So the standings after Day 2 of rapid chess are as follows:

See also:

  • Official website
  • All the games with computer analysis on chess24
  • Kasparov on hand for Paris Grand Chess Tour launch
  • Paris Grand Chess Tour Day 1: Carlsen and So lead


May 09, 2020

Free video course from Magnus Carlsen for chess fans

Magnus Carlsen publishes 1st free video course on Chessable, fresh from his victory in The Magnus Carlsen Invitational, is back with another great gift to chess fans. The World Champion, 29, has released his first interactive video lesson on Chessable – and it’s free.

The Magnus Touch – Free Strategy Lesson is a mini-training course based around one of the Norwegian’s most memorable games – his 2015 masterpiece against Li Chao. In it, Carlsen, in conversation with Chessable’s IM John Bartholomew, guides you through the game move-by-move in a highly instructive endgame.

Then Chessable’s new MoveTrainer 2.0 system kicks in and tests you on what you’ve learned with a series of problems based on the game. In total there’s 27 minutes of free video with Carlsen, 2,600 words of instruction and 12 trainable variations.  And there’s more to come.

The Magnus Touch: Free Strategy Lesson is a fascinating journey into the mind of the world’s greatest chess player AND it is a taster of his upcoming landmark The Magnus Touch course.
Chessable has scheduled its big Magnus Carlsen course launch for May 18. Look forward to it – but until then, try this out.

Jul 06, 2019

” The real talent is the ability to work hard…”

Grandmaster Iossif Dorfman, a former USSR and French Chess Champion, talks to Joachim Iglesias about chess life in the Soviet Union, seconding Garry Kasparov for four World Championship matches, coaching the 9-year-old Etienne Bacrot, new chess talents (he feels Vladislav Artemiev has much more potential than Sergey Karjakin) and his book and now video series, The Method in Chess.

Before we get to the interview, here are some key moments from Iossif’s career:

  • Born on May 1st 1952 in Zhytomyr, Soviet Ukraine
  • Awarded the title of Merited Master of Sports of the USSR in 1973
  • European Champion with the USSR in 1977
  • Became an International Master in 1977
  • USSR Champion in 1977
  • Obtained the Grandmaster title in 1978
  • Seconded Garry Kasparov during four of his World Championship matches from 1984 to 1987
  • Came to live in France in 1989
  • Starts training 9-year-old Etienne Bacrot in 1992, helping him to become the youngest grandmaster in history
  • French Champion in 1998
  • Contributor and commentator for chess24’s French site since 2019

Joachim Iglesias: Hello, Iossif. If you don’t mind, we’ll first take a chronological look at your career as a player, and then coach, before getting to current projects. You were born in 1952 in present-day Ukraine. At what age did you learn to play chess ? 

Iossif Dorfman: I vividly remember the day a friend of the family offered to play chess and taught me the rules, but I didn’t really start to play until I was 11, which even at the time was very late.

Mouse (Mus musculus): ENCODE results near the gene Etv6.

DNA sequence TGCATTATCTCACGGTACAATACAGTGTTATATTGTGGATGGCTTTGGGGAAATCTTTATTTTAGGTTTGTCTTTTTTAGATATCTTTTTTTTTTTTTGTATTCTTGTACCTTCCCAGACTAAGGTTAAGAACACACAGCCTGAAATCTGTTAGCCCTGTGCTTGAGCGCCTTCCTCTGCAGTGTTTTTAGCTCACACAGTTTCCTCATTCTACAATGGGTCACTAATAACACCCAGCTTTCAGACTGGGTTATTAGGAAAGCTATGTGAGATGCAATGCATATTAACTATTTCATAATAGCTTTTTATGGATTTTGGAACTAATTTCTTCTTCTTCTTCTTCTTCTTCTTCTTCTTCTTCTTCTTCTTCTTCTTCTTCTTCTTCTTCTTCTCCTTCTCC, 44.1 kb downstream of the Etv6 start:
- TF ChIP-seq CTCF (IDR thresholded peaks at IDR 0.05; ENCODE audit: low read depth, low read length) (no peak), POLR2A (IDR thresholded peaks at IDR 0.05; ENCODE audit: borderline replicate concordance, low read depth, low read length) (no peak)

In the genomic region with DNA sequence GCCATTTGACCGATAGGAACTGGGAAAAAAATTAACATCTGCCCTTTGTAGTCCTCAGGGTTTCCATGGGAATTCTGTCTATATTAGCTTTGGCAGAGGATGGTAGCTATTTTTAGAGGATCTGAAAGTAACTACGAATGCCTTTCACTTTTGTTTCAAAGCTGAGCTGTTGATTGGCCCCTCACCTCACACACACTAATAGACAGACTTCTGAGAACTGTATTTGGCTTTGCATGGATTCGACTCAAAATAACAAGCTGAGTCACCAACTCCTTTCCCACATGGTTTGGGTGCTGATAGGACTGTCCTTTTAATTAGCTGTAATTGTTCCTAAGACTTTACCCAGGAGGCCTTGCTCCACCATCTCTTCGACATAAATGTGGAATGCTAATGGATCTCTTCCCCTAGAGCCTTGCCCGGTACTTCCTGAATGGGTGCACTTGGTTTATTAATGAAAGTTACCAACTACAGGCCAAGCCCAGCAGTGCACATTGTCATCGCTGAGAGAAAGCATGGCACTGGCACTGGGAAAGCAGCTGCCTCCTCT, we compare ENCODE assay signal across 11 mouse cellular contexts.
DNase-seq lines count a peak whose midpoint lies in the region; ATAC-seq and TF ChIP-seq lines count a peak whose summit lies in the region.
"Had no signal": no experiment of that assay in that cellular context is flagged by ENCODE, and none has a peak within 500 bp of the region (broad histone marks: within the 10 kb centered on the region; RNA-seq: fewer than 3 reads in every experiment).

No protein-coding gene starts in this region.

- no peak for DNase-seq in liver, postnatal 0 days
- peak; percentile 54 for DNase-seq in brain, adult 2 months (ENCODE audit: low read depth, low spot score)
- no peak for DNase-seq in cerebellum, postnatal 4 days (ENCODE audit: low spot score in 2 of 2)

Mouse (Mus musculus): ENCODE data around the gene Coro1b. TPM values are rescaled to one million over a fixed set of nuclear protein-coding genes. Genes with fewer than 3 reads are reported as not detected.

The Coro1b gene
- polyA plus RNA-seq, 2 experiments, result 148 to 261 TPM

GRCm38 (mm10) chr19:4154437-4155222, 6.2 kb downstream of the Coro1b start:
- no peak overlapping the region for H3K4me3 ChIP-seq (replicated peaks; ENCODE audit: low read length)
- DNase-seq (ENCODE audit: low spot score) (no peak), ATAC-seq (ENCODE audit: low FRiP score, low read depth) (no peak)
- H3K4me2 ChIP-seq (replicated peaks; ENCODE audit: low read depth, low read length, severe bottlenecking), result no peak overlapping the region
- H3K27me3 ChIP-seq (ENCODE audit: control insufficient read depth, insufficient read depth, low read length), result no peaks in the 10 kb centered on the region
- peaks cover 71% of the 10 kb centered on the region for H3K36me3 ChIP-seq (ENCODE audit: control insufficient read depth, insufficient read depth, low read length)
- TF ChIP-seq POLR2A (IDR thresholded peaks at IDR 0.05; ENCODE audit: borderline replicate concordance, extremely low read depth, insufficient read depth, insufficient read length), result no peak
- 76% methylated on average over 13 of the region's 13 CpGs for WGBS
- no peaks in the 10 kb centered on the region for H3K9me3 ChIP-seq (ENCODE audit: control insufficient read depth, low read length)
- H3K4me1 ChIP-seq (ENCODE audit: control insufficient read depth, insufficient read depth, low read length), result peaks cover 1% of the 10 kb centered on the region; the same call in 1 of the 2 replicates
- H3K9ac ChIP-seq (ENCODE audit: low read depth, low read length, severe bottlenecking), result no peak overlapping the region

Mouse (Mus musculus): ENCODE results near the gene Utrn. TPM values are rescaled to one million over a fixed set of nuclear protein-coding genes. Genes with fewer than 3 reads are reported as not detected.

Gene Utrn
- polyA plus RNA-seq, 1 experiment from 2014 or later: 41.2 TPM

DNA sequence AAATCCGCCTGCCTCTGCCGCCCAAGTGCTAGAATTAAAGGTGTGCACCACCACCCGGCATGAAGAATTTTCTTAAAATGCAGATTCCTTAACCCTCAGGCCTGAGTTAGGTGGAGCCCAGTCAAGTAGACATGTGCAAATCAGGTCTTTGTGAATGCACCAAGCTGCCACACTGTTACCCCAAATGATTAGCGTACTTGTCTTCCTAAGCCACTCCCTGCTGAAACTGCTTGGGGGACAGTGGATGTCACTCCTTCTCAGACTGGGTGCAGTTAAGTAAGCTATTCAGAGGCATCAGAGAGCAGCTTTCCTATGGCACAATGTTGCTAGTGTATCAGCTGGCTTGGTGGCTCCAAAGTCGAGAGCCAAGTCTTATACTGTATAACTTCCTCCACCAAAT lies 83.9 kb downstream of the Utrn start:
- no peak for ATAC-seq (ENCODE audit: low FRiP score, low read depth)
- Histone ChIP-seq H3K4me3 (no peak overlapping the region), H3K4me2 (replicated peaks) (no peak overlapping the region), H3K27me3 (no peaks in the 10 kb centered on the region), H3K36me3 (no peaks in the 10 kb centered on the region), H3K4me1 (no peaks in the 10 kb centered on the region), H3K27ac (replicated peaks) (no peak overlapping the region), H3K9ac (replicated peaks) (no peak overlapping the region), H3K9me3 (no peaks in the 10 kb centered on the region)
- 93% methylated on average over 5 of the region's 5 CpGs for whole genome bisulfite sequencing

Like Maxime Vachier-Lagrave, who has a degree in Mathematics, you went to university. Is that a choice you regret? Would you advise promising young players nowadays to do a degree?

I spent five years studying Engineering at the Kiev Polytechnic Institute. You have to understand that at the time becoming a professional player was extremely difficult, since the slots were so scarce. Rafael Vaganian, for example, finished runner-up in the 1975 Soviet Championship without being a professional. In the USSR, the best players had a huge amount of recognition – they were as well-known as cosmonauts and could play in front of halls packed with thousands of spectators. There was very little money, however, and you had to be a little crazy to choose to become a professional. In France there’s no recognition: who knows Maxime, Etienne or Laurent? No-one, or almost no-one. Having said that, nowadays it’s possible to live well from chess in France, but it’s become an altogether different and varied profession. You have to give classes, write books and make videos on the internet as well as playing games. We’re far from the cliché, still in vogue in the 90s, of a chess player who gets up at 2pm in order to play blitz for money in the bars…

On January 1st 1977, Karpov is the World Champion and you’re still only a Soviet Master of Sport, but you’re about to have an incredible year…

I’d already had major successes before that. You need to realise that in that era Master of Sport is like Grandmaster nowadays. To make a norm it was necessary to score +6 in the USSR U27 Championship, which, as you can imagine, was pretty tough. I’d won that tournament with +11, becoming a Master of Sport with 4 rounds to spare.

In 1976 I won the Red Army Championship, which was as strong as the current French Championship.

I then went on to win the Premier League, a qualifier for the USSR Championship final, by 1.5 points. It was almost all grandmasters, such as Tseshkovsky, Sveshnikov, Beliavsky…

In the final of the USSR Championship I won six games, but unfortunately I also lost too many for a place on the podium.

Read more at chess24

See also:

  • The Method in Chess | Iossif Dorfman and Jan Gustafsson
  • The Method in Chess: 5 new video series